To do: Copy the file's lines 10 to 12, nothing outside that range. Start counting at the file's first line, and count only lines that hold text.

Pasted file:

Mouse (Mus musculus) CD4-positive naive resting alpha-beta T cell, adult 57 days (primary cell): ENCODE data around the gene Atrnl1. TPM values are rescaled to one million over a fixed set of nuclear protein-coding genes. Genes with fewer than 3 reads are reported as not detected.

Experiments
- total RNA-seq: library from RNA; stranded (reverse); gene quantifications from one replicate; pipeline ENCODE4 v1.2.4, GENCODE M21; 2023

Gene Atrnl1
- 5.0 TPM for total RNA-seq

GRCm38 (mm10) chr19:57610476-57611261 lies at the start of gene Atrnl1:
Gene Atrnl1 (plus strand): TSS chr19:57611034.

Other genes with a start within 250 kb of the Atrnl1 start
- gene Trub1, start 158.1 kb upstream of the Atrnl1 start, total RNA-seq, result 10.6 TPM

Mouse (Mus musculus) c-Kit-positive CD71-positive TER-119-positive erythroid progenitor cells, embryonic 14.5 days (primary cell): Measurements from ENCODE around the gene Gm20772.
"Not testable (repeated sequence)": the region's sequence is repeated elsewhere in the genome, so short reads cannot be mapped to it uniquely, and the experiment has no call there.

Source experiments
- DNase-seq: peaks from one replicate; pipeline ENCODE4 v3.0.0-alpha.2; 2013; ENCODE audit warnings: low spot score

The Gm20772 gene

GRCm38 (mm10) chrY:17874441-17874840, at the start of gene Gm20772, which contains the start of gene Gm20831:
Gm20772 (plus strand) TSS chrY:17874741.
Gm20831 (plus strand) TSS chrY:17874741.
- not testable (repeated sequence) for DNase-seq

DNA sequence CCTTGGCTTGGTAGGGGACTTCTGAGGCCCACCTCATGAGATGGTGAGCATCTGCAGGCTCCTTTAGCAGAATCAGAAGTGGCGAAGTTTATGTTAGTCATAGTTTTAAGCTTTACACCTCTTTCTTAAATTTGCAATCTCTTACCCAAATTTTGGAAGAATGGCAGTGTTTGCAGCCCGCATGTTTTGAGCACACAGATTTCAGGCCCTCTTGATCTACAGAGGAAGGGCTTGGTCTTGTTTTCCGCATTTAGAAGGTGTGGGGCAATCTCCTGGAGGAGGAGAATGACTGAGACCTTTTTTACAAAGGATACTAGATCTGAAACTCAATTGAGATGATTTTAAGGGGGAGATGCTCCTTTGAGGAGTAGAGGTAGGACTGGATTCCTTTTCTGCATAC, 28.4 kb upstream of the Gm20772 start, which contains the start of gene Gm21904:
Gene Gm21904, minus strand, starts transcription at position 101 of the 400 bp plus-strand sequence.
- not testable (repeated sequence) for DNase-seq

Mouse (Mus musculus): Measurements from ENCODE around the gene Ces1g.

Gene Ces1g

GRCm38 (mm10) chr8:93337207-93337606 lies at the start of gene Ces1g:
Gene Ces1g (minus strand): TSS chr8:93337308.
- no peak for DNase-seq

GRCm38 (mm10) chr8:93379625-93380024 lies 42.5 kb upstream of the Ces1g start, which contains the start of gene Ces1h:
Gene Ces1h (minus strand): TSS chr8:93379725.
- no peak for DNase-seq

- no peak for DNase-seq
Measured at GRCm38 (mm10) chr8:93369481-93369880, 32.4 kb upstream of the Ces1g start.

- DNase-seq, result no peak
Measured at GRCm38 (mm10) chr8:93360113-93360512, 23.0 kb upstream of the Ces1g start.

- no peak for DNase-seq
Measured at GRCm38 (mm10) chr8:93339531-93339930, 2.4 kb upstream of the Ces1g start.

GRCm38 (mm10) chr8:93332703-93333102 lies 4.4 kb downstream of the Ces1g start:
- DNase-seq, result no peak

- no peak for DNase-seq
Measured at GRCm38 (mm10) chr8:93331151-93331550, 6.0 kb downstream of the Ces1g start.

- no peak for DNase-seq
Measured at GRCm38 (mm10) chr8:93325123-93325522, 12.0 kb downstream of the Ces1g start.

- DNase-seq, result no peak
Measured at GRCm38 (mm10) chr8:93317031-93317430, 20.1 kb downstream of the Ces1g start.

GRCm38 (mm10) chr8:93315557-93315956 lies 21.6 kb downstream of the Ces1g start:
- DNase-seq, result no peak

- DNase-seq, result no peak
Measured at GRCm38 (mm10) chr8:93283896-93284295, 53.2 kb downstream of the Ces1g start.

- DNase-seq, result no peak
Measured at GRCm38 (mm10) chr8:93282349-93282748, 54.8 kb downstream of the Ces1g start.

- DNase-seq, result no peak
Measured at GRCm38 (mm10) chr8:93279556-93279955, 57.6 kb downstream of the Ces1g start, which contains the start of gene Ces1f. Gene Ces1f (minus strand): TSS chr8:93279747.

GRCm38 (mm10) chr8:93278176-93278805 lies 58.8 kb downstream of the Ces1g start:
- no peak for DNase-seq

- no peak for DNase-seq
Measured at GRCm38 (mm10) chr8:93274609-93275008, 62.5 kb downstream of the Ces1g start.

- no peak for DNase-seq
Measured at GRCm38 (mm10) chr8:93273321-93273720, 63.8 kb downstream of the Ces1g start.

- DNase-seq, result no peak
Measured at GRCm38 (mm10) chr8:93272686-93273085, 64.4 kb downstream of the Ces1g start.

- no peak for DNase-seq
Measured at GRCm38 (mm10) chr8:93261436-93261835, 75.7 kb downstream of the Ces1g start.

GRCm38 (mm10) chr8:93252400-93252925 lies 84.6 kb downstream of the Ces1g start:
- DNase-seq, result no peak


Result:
Mouse (Mus musculus) c-Kit-positive CD71-positive TER-119-positive erythroid progenitor cells, embryonic 14.5 days (primary cell): Measurements from ENCODE around the gene Gm20772.
"Not testable (repeated sequence)": the region's sequence is repeated elsewhere in the genome, so short reads cannot be mapped to it uniquely, and the experiment has no call there.

Source experiments